There is a plethora of diet and exercise programs on the market, with seemingly a new one released every week. So, when I set out to review this one I felt a little cynical. However, the simplicity of this program appealed, and the book proved to be remarkably accessible, quick to read and straightforward.
Better than that, though, the program seems based on scientific research, sensible, and achievable. The 8 Second Secret presents in book form the LifeSprints program, which has had media attention for some time. The LifeSprints program is based on doing high intensity exercise in 8 second bursts over a twenty minute period. So, for time strapped people, the program can run for as little as three thirty minute sessions a week, and still bring about results in fat loss and , just as importantly, fitness. The book explains the science behind the method, before presenting a simple, easy to follow program. The remainder of the book addresses other key parts of fitness – strength training (Stronger), diet (Slimmer) and relaxation (Calmer), to give readers an all round health regime which is easy to follow and promises results.
In the course of reading the book I decided to try the LifeSprints fitness regime and found after three sessions I was seeing results in increased stamina. I intend to keep at it in an attempt to get fitter.
The book promises fast results and, if you are looking for a way to get fitter and lose weight, is well worth trying.
The 8 Second Secret: The Scientifically Proven Method for Lasting Weightloss, by Dr Gail Trapp
Allen & Unwin, 2010
This book can be purchased online from Fishpond. Buying through this link supports Aussiereviews.
In the months leading up to the Australian federal election in 2001, refugees were flooding our shores in record numbers. Men, women and children from countries including Afghanistan and Iraq were fleeing their own troubled countries and spending their savings on trying to reach Australia in barely seaworthy Indonesian boats.
With Australia’s detention centres coming close to capacity and public outrage growing over these ‘queue jumpers’, the Howard governement had a problem. They needed to stop the flow, to send a message to the world that Australia was not an easy target for illegal immigration, and to prove to the Australian public that the government was heeding their concerns.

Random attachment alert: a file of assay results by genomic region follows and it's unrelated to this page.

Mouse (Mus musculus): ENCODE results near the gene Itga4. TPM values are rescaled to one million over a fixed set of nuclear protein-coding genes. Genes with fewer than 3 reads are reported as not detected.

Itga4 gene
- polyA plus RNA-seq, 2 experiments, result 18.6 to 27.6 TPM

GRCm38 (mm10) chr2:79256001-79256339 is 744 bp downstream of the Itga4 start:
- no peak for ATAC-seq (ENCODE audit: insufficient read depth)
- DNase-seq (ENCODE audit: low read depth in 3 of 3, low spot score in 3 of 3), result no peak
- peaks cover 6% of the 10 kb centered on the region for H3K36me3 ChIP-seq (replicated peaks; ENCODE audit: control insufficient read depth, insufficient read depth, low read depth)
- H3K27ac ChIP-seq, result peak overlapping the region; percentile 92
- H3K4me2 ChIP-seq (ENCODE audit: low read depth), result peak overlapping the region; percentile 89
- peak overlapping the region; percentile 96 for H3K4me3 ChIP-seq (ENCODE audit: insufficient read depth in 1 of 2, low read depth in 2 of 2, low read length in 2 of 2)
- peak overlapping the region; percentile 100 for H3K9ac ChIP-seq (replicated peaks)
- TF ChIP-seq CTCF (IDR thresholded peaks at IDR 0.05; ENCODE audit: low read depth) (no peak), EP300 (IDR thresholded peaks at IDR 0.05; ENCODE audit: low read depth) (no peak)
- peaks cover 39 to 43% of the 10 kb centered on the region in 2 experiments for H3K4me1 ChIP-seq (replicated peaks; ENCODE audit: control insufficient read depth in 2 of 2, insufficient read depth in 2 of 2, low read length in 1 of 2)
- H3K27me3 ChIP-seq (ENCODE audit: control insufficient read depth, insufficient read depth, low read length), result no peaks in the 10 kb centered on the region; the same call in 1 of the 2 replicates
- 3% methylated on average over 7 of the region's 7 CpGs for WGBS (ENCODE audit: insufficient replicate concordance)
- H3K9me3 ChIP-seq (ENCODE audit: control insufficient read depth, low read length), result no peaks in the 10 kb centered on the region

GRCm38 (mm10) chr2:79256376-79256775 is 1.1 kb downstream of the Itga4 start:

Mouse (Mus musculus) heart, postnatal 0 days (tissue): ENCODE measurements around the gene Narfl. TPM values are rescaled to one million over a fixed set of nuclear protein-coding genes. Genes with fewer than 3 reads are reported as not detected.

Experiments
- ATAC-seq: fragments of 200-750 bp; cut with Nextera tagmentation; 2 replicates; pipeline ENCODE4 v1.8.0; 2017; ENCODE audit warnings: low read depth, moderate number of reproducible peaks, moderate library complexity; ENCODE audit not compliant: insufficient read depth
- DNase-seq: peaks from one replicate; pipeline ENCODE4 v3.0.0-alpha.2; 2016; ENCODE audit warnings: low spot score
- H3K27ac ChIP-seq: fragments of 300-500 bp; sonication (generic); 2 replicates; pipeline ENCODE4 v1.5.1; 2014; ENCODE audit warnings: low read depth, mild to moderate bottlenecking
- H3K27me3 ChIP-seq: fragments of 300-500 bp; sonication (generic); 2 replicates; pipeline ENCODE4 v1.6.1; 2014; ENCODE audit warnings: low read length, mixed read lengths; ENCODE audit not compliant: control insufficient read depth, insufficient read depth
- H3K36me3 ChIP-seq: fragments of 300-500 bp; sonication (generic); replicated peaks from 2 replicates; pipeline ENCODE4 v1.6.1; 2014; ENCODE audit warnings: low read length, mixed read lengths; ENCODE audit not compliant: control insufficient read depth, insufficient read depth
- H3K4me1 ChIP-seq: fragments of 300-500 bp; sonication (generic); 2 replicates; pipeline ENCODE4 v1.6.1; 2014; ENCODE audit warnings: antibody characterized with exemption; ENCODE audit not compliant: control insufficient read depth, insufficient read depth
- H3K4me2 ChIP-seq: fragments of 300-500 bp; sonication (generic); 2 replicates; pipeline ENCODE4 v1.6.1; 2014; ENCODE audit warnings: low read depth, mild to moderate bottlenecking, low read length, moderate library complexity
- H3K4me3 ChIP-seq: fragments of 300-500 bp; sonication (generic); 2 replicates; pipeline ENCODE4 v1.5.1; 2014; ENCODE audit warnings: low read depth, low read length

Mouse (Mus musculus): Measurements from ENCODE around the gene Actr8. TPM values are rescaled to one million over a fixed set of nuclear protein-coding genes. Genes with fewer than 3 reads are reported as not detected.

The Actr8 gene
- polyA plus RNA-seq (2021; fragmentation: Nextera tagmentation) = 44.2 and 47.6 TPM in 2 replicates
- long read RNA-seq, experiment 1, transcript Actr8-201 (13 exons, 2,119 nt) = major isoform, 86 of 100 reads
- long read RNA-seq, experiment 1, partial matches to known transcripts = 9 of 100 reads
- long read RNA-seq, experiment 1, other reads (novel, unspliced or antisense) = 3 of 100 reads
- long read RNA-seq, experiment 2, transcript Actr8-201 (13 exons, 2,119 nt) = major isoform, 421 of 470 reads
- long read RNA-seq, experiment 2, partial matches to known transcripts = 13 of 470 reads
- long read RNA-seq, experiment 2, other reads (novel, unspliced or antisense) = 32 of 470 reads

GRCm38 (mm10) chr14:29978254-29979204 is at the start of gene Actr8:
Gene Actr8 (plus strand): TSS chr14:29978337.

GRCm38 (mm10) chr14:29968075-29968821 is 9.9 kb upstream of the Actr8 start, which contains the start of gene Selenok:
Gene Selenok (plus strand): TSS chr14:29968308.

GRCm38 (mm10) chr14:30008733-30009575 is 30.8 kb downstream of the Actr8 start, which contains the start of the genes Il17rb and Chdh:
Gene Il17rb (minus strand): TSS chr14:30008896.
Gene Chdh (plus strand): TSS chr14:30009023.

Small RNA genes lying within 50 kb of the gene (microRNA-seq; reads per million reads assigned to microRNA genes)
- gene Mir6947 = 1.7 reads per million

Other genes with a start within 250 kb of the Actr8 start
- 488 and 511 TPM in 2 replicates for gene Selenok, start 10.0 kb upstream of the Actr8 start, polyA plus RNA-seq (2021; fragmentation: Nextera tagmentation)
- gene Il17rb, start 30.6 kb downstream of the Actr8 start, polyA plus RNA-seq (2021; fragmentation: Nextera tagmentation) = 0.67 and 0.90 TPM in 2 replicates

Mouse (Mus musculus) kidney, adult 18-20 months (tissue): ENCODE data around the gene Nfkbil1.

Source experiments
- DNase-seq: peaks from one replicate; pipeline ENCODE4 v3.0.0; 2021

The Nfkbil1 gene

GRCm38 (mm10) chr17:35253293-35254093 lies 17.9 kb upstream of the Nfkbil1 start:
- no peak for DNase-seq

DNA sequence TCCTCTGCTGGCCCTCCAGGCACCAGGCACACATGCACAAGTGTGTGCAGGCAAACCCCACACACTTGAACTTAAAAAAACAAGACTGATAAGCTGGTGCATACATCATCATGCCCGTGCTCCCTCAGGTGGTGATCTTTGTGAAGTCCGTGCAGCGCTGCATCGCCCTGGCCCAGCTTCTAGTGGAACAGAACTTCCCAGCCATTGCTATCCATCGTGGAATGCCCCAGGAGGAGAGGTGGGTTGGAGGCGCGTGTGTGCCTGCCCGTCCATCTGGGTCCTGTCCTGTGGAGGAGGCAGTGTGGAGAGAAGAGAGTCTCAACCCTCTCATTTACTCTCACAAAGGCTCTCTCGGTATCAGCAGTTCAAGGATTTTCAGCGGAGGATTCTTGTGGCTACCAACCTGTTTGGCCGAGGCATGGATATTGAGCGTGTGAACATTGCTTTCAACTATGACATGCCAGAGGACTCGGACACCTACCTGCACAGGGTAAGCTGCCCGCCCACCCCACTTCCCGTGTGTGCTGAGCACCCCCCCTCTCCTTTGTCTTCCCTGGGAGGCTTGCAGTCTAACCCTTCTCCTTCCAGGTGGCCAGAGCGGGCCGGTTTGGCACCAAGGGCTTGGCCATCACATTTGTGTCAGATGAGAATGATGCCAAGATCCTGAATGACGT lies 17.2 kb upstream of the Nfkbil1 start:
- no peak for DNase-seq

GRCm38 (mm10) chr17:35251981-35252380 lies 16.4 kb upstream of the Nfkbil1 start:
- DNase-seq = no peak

Dark Victory is the tale of the measures taken in those weeks to keep the immigrants out and to win over the Australian public. The book gives an account of the Tampa crisis, including the behind the scenes manouvering to ensure the people rescued by the crew of the Norwegian shipping vessel did not land in Australia. It tells the story of the children overboard, a scandal which will become a part of Australia’s political history. It gives a detailed account of the loss of life in the sinking of the SIEV X. With accounts from the navy and asylum seekers present at these events, Dark Victory shows the suffering of asylum seekers as they become pawns in the political minefield of illegal immigration.
As well as being the story of the fate of these boat people, this is also an expose of the failures of multiple organisations – not only the Howard government, but also the Opposition, the military, the judiciary and the press – to provide leadership and humanity in these troubled events. It also acknowledges, however, the popularity of the military blockade which stemmed the flood.
This is not an uplifting book – Australian readers will squirm as they learn of the events of these weeks and the attitudes that allowed them to happen. They will question their own attitudes and actions at that time and both prior and since.
Dark Victory is chilling but vital reading.
Dark Victory, by David Marr and Marian Wilkinson
Allen and Unwin, 2003.